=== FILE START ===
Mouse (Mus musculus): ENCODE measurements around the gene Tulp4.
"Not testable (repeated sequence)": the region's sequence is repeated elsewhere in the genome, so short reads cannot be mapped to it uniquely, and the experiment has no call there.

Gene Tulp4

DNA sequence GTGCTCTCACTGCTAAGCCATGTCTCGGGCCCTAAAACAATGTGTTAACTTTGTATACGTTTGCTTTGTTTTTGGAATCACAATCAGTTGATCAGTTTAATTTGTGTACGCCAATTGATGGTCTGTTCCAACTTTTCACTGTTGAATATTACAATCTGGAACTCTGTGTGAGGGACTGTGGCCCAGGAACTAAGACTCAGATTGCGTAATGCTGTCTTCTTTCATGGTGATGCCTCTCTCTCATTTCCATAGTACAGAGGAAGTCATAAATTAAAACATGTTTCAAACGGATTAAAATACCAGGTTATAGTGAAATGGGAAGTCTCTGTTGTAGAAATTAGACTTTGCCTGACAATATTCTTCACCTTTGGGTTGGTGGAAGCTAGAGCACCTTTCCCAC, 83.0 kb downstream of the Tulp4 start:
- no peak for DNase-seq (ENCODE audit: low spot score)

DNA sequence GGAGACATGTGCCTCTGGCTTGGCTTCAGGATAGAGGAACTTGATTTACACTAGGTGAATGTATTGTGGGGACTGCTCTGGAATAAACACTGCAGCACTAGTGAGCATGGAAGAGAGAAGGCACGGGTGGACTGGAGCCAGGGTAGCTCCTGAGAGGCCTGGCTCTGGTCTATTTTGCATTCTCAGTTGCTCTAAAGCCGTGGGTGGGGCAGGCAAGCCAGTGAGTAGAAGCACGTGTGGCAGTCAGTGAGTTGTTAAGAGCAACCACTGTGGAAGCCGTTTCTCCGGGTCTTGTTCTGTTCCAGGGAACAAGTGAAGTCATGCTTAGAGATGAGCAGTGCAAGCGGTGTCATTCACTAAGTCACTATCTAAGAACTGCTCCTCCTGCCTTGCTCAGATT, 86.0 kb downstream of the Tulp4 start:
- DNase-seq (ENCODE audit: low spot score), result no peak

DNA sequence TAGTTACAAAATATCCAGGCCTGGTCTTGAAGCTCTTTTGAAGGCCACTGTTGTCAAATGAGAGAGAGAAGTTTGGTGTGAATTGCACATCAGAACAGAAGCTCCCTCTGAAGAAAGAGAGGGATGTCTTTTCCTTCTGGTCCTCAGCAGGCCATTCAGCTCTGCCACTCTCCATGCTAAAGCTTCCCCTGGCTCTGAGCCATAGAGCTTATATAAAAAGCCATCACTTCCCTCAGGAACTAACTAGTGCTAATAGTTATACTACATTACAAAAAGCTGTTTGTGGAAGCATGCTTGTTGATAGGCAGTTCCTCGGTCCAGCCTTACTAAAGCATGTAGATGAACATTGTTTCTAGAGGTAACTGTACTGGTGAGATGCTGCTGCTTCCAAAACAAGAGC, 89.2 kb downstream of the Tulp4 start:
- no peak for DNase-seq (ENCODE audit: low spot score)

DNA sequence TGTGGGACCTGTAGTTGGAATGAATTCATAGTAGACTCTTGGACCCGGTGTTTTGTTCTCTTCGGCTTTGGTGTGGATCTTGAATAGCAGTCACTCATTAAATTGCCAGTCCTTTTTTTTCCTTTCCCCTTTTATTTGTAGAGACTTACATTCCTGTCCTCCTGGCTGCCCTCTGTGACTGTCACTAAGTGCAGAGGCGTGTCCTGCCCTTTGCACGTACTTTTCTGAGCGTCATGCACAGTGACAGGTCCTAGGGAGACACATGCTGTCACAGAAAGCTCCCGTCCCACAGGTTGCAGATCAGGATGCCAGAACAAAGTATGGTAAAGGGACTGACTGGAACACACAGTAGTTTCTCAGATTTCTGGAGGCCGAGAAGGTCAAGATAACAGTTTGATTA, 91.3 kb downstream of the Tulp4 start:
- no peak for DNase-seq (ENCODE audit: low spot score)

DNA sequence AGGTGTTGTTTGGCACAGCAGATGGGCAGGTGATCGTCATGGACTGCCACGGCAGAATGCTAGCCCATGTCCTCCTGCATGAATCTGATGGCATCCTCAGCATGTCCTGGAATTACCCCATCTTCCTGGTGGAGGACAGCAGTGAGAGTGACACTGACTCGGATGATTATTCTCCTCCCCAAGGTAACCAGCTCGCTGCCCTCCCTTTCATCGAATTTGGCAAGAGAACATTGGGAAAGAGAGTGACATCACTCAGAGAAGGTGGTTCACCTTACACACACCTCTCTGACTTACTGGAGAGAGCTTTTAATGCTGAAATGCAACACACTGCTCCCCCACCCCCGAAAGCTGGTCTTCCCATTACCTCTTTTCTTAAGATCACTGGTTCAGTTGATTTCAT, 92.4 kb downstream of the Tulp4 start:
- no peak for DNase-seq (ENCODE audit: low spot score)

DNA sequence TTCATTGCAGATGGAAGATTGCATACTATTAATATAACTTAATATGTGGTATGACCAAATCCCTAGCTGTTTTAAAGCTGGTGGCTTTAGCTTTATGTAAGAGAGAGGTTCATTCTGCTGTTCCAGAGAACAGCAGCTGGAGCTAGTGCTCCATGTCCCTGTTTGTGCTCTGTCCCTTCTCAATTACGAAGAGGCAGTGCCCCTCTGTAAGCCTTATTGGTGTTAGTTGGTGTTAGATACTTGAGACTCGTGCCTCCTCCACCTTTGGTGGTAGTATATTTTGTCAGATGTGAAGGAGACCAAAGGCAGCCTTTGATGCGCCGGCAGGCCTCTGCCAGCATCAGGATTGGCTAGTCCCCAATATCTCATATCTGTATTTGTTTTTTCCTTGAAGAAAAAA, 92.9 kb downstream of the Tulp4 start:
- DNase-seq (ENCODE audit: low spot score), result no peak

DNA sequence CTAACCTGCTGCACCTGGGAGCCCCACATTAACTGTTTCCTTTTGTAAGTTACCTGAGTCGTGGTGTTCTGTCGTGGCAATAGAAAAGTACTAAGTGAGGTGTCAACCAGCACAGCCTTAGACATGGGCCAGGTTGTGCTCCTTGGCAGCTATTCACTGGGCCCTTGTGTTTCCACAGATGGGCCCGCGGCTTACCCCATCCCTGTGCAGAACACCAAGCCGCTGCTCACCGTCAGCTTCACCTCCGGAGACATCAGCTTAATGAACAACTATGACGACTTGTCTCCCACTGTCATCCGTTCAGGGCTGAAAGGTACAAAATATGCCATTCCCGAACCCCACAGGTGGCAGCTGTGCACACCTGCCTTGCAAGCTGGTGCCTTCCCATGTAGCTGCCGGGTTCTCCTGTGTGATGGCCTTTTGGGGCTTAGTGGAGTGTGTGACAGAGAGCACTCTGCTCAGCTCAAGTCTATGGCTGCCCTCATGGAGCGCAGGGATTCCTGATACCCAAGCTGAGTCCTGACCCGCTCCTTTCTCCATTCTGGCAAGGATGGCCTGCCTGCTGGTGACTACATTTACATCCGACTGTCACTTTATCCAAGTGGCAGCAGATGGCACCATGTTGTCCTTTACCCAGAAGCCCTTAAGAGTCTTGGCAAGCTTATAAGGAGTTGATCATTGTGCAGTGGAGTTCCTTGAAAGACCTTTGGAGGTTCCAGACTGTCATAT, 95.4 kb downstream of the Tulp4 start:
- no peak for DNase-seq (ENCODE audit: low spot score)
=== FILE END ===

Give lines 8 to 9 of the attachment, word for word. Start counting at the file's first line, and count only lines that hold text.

DNA sequence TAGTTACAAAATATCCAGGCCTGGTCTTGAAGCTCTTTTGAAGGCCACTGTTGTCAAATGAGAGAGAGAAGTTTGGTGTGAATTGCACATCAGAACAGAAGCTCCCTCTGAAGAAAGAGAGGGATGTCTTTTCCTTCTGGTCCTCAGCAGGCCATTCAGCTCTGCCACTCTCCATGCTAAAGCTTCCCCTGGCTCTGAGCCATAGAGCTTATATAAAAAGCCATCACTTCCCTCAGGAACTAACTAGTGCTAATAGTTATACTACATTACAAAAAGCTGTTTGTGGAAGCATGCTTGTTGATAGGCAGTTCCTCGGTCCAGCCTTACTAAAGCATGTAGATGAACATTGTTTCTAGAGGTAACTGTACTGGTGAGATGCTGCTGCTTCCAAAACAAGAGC, 89.2 kb downstream of the Tulp4 start:
- no peak for DNase-seq (ENCODE audit: low spot score)